," a quirky show curated by Bruce Tapola at SOOlocal, takes an unconventional approach to showcasing artwork. Laid out in two rows along the south-facing wall of the gallery, the art is organized in alphabetical order with relatively little space between the pieces. The result recalls the "Benches and Binoculars" exhibit at the Walker Art Center a few years ago, curated by Darsie Alexander and Elizabeth Carpenter, which featured wall-to-wall art with pieces by stars like Georgia O'Keeffe and Chuck Close all squished together like sardines.
Untitled by Alexa Horochowski
Squeezing all the works together acts as a kind of equalizer, where well-known artists are lumped in with student artists without giving special reverence to one or the other. It's not completely democratic, however. "Weird Neighbor" is, after all, a curated show, and these are all artists that Tapola selected to be part of the exhibition. By choosing a wide range of artists -- from emerging to more established -- Tapola asks the audience to absorb the work on its own merits outside of the context of reverence or levity that a traditional gallery event might bring.
It's rather overwhelming to experience all of the art at once, without any space around each piece to allow reflection.
Which is not to say there aren't certain works that do stand out amidst the fray. Alexa Horochowski's Untitled, a sculptural work made of kelp and wire, literally jumps out at you. Horochowski's use of organic materials aids the piece's life-like appearance, and her stunning craftsmanship is clearly present.
Janet Lobberecht's Untitled (#9 grid, black square), also breaks out from the commotion of the other pieces. The work's greatest asset is its simplicity, as it contains subtle movement and patterns that allow your eye to linger.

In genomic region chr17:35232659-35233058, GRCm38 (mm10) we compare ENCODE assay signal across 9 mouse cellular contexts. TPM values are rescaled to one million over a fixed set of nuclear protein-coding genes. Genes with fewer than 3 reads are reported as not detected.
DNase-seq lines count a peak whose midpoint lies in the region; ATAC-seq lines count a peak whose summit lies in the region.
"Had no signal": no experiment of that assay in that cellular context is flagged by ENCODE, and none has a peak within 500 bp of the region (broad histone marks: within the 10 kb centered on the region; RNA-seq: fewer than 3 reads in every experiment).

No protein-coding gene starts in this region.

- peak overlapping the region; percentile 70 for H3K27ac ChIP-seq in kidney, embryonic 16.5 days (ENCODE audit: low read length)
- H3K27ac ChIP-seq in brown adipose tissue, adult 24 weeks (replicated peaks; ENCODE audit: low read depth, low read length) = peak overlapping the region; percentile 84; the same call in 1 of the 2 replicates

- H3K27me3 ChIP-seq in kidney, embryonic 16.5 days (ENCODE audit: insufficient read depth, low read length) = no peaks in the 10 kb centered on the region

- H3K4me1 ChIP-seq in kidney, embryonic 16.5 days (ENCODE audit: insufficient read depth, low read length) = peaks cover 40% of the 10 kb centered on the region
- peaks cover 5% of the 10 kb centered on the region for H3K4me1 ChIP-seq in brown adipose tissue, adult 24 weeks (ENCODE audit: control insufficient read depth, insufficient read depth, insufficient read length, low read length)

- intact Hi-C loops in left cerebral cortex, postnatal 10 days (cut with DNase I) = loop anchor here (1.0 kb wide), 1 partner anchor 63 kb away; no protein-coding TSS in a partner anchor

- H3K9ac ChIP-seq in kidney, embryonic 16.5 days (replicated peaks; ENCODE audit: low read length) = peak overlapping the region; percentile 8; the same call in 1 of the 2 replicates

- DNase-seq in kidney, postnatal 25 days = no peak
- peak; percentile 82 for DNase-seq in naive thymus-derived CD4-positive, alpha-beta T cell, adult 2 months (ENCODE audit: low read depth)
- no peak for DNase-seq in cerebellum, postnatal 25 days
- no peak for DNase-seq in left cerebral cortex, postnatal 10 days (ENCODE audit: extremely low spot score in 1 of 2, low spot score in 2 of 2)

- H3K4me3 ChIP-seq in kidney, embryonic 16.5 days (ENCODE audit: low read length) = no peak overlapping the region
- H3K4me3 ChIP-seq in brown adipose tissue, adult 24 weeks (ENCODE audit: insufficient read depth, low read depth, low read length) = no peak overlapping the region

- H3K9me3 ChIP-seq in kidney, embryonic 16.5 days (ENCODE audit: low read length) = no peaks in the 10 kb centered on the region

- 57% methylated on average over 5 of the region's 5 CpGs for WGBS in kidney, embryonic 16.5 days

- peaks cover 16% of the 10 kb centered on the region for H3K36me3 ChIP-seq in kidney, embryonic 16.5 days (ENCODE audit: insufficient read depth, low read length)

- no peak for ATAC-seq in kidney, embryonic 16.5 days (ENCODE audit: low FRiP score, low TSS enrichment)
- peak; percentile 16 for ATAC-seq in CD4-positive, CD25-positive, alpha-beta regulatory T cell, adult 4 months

Love Me Tender by Geoffrey Hammerlinck
Some other works aren't as successful. Sherri Gill's Untitled White, basically a white canvas with tacks all along the edges, and Peter Hapel-Christian's Geode, a photograph of a crumpled piece of aluminum foil, both need some sort of context. In Gill's piece, the absence of content on the canvas bears a little bit too much resemblance to the mocked piece of art in Yasmina Reza's play Art, which pokes fun at a work that is simply a white canvas. Similarly, the photograph of the aluminum foil feels like it might be conveying a message, but it's unclear what that message is.
Other pieces don't deal with concept at all, and are impressive with the care and attention the artist took in creating the work. Lindsay Stassen's Untitled (Camille & Cornell) is an example of a drawing that clearly took an incredible amount of time and deliberation, as well as skill, and concerns itself less with some clever idea.
Other works celebrate a kitsch aesthetic. David Pederson's Jesus on the Mount is a found portrait of Jesus mounted on what appears to be fake wood with the words "LOCATION LOCATION LOCATION" printed on it. and Geoffrey Hammerlinck's Love Me Tender is a ceramic pizza.
In all, it's quite a varied show for such a small space. And while it can be a bit muddled when taken in all at once, it's an interesting challenge to experience an art show in this nontraditional format.
Through Sunday, February 2
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